British Columbia | Plastics and Alternatives | Sustainability

BC single-use bylaw updates

January 18, 2022

Post updated as of January 24, 2021

RCC has a Plastics Committee to which updates on single-use bag (cup, straw and utensil) bylaws are posted.  BC has had an amount of recent activity by local governments enacting bylaws. 

On July 27, 2021, B.C.’s Environment Minister issued a ministerial order under the Community Charter (local-government enabling legislation) to govern the implementation of local single-use bylaws. RCC has expressed significant concern about:

  • short implementation time-frames (using up existing supplies of plastic bags, acquisition of paper bags with 40% or greater recycled content) – coupled with supply and supply chain issues, RCC worries that this will lead to the need to import acceptable paper bags from Asia by air (resulting in higher greenhouse gas emissions;
  • the need for standardization across communities to ease understanding for consumers and operations for business (standardized list of requirements, exemptions, fees and implementation time-frames);
  • the lack of a standardized list of exemptions; and
  • an unusual and unprecedented definition of reusable bags that requires a bag to be designed to be machine-washable and usable at least 100 times – limiting the ability for retailers to sell and use some forms of bag including jute bags.

1. City of Vancouver is scheduled to begin their bag and cup bylaws (delayed) January 1, 2022.  Their straw and utensil bylaws were in effect April 22, 2020.  Their take-out food container ban of extended polystyrene began January 1, 2020.

2. Of the five municipalities whose bag bylaws were approved by the Province in September 2020:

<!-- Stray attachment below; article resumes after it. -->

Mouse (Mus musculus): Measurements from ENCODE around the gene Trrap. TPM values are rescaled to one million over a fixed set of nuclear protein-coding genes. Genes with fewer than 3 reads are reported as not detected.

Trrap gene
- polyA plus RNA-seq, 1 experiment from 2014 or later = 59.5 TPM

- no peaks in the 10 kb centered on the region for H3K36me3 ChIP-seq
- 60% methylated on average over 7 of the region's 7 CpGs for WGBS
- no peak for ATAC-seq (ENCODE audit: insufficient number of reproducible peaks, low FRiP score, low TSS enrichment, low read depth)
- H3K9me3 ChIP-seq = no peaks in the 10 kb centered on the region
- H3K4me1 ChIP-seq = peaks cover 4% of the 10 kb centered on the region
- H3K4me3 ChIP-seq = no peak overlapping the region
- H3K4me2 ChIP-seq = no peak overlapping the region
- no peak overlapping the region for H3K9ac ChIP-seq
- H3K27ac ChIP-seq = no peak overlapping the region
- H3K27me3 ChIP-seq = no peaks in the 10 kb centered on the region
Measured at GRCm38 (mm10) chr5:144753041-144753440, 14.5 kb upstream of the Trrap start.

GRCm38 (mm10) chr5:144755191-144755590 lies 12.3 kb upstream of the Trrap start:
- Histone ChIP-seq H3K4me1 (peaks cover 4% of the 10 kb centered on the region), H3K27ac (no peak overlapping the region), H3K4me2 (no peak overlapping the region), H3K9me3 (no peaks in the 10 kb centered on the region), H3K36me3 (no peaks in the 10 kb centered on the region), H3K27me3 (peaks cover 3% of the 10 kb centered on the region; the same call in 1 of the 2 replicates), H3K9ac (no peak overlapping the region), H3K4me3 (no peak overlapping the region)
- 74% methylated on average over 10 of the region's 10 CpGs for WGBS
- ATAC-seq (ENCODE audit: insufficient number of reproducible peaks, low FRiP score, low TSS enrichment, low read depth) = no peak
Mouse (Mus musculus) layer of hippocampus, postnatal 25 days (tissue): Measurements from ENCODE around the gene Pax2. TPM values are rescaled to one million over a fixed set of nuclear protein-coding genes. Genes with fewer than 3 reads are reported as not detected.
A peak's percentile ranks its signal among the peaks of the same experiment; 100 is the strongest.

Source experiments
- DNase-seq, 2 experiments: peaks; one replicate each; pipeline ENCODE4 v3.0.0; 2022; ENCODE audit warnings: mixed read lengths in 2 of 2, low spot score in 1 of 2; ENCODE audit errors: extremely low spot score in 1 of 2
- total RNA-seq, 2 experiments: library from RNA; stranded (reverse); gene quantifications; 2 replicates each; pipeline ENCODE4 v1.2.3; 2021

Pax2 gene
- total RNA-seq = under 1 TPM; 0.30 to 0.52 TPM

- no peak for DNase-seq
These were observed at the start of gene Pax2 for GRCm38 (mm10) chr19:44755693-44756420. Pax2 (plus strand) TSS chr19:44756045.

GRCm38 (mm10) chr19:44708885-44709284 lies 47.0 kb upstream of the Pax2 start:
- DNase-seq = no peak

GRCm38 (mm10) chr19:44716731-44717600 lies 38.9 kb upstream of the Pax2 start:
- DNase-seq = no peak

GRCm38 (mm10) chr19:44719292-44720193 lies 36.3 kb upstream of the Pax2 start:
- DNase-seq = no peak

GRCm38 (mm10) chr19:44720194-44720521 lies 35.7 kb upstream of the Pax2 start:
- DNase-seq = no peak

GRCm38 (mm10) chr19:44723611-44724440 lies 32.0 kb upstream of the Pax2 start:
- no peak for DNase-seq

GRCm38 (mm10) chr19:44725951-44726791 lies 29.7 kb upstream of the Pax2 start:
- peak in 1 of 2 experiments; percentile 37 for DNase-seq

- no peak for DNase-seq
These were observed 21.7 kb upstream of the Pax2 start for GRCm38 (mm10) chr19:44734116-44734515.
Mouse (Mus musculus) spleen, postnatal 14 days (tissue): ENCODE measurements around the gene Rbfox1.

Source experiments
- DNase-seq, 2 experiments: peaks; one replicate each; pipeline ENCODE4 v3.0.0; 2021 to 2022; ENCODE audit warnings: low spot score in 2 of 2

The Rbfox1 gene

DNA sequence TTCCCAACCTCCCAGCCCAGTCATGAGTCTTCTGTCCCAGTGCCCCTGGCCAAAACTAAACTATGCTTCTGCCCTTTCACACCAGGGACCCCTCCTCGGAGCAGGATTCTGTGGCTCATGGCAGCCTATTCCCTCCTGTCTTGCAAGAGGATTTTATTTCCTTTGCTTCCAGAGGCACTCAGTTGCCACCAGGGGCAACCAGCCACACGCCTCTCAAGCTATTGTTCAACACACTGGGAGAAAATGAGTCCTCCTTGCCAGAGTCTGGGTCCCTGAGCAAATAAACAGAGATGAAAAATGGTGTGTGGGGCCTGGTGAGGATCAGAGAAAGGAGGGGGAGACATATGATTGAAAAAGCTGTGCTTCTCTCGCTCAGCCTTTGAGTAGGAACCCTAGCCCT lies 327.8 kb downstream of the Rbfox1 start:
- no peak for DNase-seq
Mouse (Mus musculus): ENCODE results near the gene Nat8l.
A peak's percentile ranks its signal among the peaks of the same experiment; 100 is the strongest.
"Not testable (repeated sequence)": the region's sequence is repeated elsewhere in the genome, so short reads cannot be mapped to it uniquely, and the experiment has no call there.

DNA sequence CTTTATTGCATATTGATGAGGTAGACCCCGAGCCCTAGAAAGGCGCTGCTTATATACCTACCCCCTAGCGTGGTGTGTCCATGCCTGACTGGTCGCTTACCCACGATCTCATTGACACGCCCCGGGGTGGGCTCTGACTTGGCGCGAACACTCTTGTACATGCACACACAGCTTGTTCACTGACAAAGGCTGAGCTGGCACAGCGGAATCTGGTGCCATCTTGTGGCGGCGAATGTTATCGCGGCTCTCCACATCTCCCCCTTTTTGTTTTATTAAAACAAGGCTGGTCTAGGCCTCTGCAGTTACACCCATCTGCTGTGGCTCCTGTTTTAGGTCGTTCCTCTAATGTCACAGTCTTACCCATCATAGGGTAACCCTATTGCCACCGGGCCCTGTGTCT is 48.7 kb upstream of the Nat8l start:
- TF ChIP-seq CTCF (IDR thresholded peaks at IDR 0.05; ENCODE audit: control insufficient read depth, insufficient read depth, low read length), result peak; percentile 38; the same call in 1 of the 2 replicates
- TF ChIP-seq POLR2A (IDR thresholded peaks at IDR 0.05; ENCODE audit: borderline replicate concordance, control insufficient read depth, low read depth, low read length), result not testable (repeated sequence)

1. City of Victoria bylaw is in effect as of April 15, 2021;
  2. Tofino and Ucluelet are already in effect;
  3. Richmond’s bylaw was approved on September 27, 2021 by Council. The bylaw will be implemented on March 27, 2022, with enforcement to begin September 27, 2022 following community engagement. The ban will impact single-use plastic checkout bags, foam containers and plastic straws. Richmond does not plan to mandate fees or have minimum requirements for paper or reusable bags;
  4. Saanich’s bylaw is in effect as of August 20, 2021.

3. Four bylaws were approved by the Province on February 12, 2021:

  1. Nanaimo’s bylaw is in effect as of July 1, 2021.
  2. Surrey’s bylaw is in effect as of October 18, 2021.
  3. Esquimalt’s bylaw is in effect as of August 16, 2021.
  4. Rossland passed their bylaw on March 8, 2021, coming into effect immediately.

4. Squamish: 

RCC’s expectation is that Squamish will amend their bylaw to comply with the regulatory amendment before they can enact it. 

5. Chilliwack

Chilliwack has updated their bylaw to comply with the provincial regulation, it was approved on September 21, 2021 and will come into effect on April 1, 2022. The bylaw mandates a minimum 15 cent charge for paper shopping bags and $1 fee for reusable bags during the Introductory Period from April 1 to December 31, 2022, rising to minimum 15 cents and $2, respectively, as of January 1, 2023. The bylaw also bans the distribution of foam drink cups, foam containers, and single-use plastic utensils as of April 1, 2022. Non-plastic disposable utensils and paper straws will only be available at customer request, and plastic straws will only be available at customer request for accessibility reasons. Chilliwack has also indicated that they will look to establish a fee for single-use plastic and paper drink cups once legislative authority for these items has been granted by the Province.